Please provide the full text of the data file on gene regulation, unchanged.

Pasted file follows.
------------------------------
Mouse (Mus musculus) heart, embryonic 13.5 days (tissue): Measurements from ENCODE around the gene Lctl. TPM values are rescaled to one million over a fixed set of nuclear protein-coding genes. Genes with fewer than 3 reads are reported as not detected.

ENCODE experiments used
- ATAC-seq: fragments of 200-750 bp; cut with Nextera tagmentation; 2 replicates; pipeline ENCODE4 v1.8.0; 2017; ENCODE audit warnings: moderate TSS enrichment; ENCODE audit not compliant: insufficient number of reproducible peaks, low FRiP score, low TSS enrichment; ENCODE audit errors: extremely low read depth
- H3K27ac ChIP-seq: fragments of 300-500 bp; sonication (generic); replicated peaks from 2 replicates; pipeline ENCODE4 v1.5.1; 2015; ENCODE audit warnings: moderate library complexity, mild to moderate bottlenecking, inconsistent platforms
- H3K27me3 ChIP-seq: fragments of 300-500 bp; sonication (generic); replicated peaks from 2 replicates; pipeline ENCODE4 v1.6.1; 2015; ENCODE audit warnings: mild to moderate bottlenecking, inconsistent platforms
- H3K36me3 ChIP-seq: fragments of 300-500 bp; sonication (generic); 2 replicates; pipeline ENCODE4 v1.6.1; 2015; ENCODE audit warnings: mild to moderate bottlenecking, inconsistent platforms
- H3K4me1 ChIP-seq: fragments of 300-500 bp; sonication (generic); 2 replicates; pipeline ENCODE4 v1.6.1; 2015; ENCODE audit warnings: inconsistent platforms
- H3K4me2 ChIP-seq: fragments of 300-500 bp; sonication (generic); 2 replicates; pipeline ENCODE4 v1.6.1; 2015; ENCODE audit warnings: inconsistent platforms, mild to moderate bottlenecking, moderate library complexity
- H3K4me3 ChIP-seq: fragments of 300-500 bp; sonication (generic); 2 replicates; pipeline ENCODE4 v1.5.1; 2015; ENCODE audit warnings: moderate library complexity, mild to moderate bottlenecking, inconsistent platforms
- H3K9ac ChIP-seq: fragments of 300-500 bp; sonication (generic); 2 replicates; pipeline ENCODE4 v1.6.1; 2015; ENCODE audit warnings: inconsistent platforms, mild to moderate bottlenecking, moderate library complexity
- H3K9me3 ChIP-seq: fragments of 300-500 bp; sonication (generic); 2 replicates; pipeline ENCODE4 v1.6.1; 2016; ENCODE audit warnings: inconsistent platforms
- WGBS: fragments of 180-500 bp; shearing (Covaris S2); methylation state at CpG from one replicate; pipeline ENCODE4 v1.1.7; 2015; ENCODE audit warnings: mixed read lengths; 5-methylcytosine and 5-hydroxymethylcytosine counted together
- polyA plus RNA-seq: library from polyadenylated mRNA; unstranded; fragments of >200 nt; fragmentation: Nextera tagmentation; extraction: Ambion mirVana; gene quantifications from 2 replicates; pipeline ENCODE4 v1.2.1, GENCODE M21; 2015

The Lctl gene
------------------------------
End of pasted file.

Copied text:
Mouse (Mus musculus) heart, embryonic 13.5 days (tissue): Measurements from ENCODE around the gene Lctl. TPM values are rescaled to one million over a fixed set of nuclear protein-coding genes. Genes with fewer than 3 reads are reported as not detected.

ENCODE experiments used
- ATAC-seq: fragments of 200-750 bp; cut with Nextera tagmentation; 2 replicates; pipeline ENCODE4 v1.8.0; 2017; ENCODE audit warnings: moderate TSS enrichment; ENCODE audit not compliant: insufficient number of reproducible peaks, low FRiP score, low TSS enrichment; ENCODE audit errors: extremely low read depth
- H3K27ac ChIP-seq: fragments of 300-500 bp; sonication (generic); replicated peaks from 2 replicates; pipeline ENCODE4 v1.5.1; 2015; ENCODE audit warnings: moderate library complexity, mild to moderate bottlenecking, inconsistent platforms
- H3K27me3 ChIP-seq: fragments of 300-500 bp; sonication (generic); replicated peaks from 2 replicates; pipeline ENCODE4 v1.6.1; 2015; ENCODE audit warnings: mild to moderate bottlenecking, inconsistent platforms
- H3K36me3 ChIP-seq: fragments of 300-500 bp; sonication (generic); 2 replicates; pipeline ENCODE4 v1.6.1; 2015; ENCODE audit warnings: mild to moderate bottlenecking, inconsistent platforms
- H3K4me1 ChIP-seq: fragments of 300-500 bp; sonication (generic); 2 replicates; pipeline ENCODE4 v1.6.1; 2015; ENCODE audit warnings: inconsistent platforms
- H3K4me2 ChIP-seq: fragments of 300-500 bp; sonication (generic); 2 replicates; pipeline ENCODE4 v1.6.1; 2015; ENCODE audit warnings: inconsistent platforms, mild to moderate bottlenecking, moderate library complexity
- H3K4me3 ChIP-seq: fragments of 300-500 bp; sonication (generic); 2 replicates; pipeline ENCODE4 v1.5.1; 2015; ENCODE audit warnings: moderate library complexity, mild to moderate bottlenecking, inconsistent platforms
- H3K9ac ChIP-seq: fragments of 300-500 bp; sonication (generic); 2 replicates; pipeline ENCODE4 v1.6.1; 2015; ENCODE audit warnings: inconsistent platforms, mild to moderate bottlenecking, moderate library complexity
- H3K9me3 ChIP-seq: fragments of 300-500 bp; sonication (generic); 2 replicates; pipeline ENCODE4 v1.6.1; 2016; ENCODE audit warnings: inconsistent platforms
- WGBS: fragments of 180-500 bp; shearing (Covaris S2); methylation state at CpG from one replicate; pipeline ENCODE4 v1.1.7; 2015; ENCODE audit warnings: mixed read lengths; 5-methylcytosine and 5-hydroxymethylcytosine counted together
- polyA plus RNA-seq: library from polyadenylated mRNA; unstranded; fragments of >200 nt; fragmentation: Nextera tagmentation; extraction: Ambion mirVana; gene quantifications from 2 replicates; pipeline ENCODE4 v1.2.1, GENCODE M21; 2015

The Lctl gene